With students across the country heading back to school, it seems like an appropriate time to update some past posts I’ve written on public education.

Earlier this summer, Gallup* released its annual report on confidence in public institutions.  I first examined this data as it relates to public schools back in 2013.  The latest data shows little change in Americans’ attitudes, with only 29% of adults saying they have confidence in public schools.  More than twice as many (69%) admit they have just some or very little confidence in public schools.

These pessimistic views cut across all demographic subgroups:

Public schools are not the only institution with waning public confidence.  Of the 15 institutions tested on the Gallup survey, just three earn the confidence of a majority of Americans: the military (73%), small business (68%) and the police (53%).  Public schools rate near the middle of the pack.

Recent data from Pew* underscores these concerns about the state of public education:

  • Three-quarters of adults (77%) say they are worried about the ability of public schools to provide a quality education (40% very, 37% fairly). Once again, concern cuts across the political spectrum, with equal numbers of Democrats (38%) and Republicans (41%) describing themselves as “very worried” about this issue.
  • And, looking ahead, just 38% believe the public education system will improve by 2050, compared to half (52%) who believe it will get worse. This represents a significant shift in views over the 20+ years Pew has been tracking this question:

However, adults do differentiate between their local public schools and schools nationally.  When asked to grade schools on a traditional A-F scale, the latest data from PDK’s annual education survey** show a significant gap in adults’ perceptions.  Forty-four percent (44%) rate their community’s schools an A or B, compared to just 19% who give the same rating to the nation’s schools.  Grades are even higher among K-12 parents, with three-quarters (76%) giving their child’s school an A or B grade.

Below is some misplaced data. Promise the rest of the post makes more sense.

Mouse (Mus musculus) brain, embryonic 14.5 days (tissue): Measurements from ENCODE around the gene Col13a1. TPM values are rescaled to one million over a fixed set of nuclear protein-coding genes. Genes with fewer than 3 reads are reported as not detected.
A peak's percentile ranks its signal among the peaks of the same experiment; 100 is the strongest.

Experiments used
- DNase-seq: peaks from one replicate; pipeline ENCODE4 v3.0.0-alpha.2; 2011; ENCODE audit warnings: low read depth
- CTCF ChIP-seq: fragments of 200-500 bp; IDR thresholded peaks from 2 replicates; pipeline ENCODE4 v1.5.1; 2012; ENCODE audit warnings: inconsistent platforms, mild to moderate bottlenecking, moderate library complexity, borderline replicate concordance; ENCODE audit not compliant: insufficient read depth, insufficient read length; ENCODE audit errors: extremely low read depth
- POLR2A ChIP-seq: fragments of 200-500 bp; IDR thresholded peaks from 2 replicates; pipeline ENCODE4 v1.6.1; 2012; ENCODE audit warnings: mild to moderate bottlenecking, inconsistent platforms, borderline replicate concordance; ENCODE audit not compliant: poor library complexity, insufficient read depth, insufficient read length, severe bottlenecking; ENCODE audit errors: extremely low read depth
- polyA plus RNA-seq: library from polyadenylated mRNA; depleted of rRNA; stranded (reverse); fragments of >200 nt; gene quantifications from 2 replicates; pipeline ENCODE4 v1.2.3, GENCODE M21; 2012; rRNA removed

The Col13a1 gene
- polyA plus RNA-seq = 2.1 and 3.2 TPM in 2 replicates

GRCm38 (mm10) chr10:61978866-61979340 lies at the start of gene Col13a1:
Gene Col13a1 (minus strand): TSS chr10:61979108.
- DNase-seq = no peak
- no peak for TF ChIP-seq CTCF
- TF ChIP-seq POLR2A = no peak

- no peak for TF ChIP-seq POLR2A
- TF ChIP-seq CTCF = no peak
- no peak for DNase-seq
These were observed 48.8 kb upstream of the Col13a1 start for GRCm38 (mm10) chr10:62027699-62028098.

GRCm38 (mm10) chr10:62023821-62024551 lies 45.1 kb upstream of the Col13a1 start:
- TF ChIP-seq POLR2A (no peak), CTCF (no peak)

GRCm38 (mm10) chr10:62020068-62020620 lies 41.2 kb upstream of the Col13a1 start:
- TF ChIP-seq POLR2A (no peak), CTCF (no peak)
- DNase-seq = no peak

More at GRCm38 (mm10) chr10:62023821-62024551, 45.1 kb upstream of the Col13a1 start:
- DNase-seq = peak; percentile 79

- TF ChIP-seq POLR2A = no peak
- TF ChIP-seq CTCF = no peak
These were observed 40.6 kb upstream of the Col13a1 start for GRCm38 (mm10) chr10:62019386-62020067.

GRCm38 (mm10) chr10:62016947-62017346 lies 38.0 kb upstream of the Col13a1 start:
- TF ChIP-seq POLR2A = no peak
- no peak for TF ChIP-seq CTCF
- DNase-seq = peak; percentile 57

It is clear that public education is an issue of importance to most Americans.  In a recent UChicago Harris/AP-NORC Poll, respondents were asked to rate how important a range of different items are when deciding where to live.  Having high-quality public schools tops the list, with 59% describing it as an extremely important (28%) or very important (31%) attribute (21% moderately important, 19% not important).


* Data from a Gallup national survey of N=1,015 adults.  Interviews were conducted June 3-16, 2019.

^ Data from a Pew American Trends Panel survey of N=2,524 adults.  Interviews were conducted December 11-23, 2018.

** Data from the PDK Poll of Public’s Attitudes Toward the Public Schools.  Interviews were conducted April 12-27, 2019 among N=2,389 adults, including oversamples of parents of school-age children and public school teachers.  The survey was conducted in English and Spanish via the Ipsos KnowledgePanel. 

+ Data from the Associated Press/University of Chicago Harris School of Public Policy survey of N=1,010 adults.  Interviews were conducted January 16-20, 2019.

Public Opinion Strategies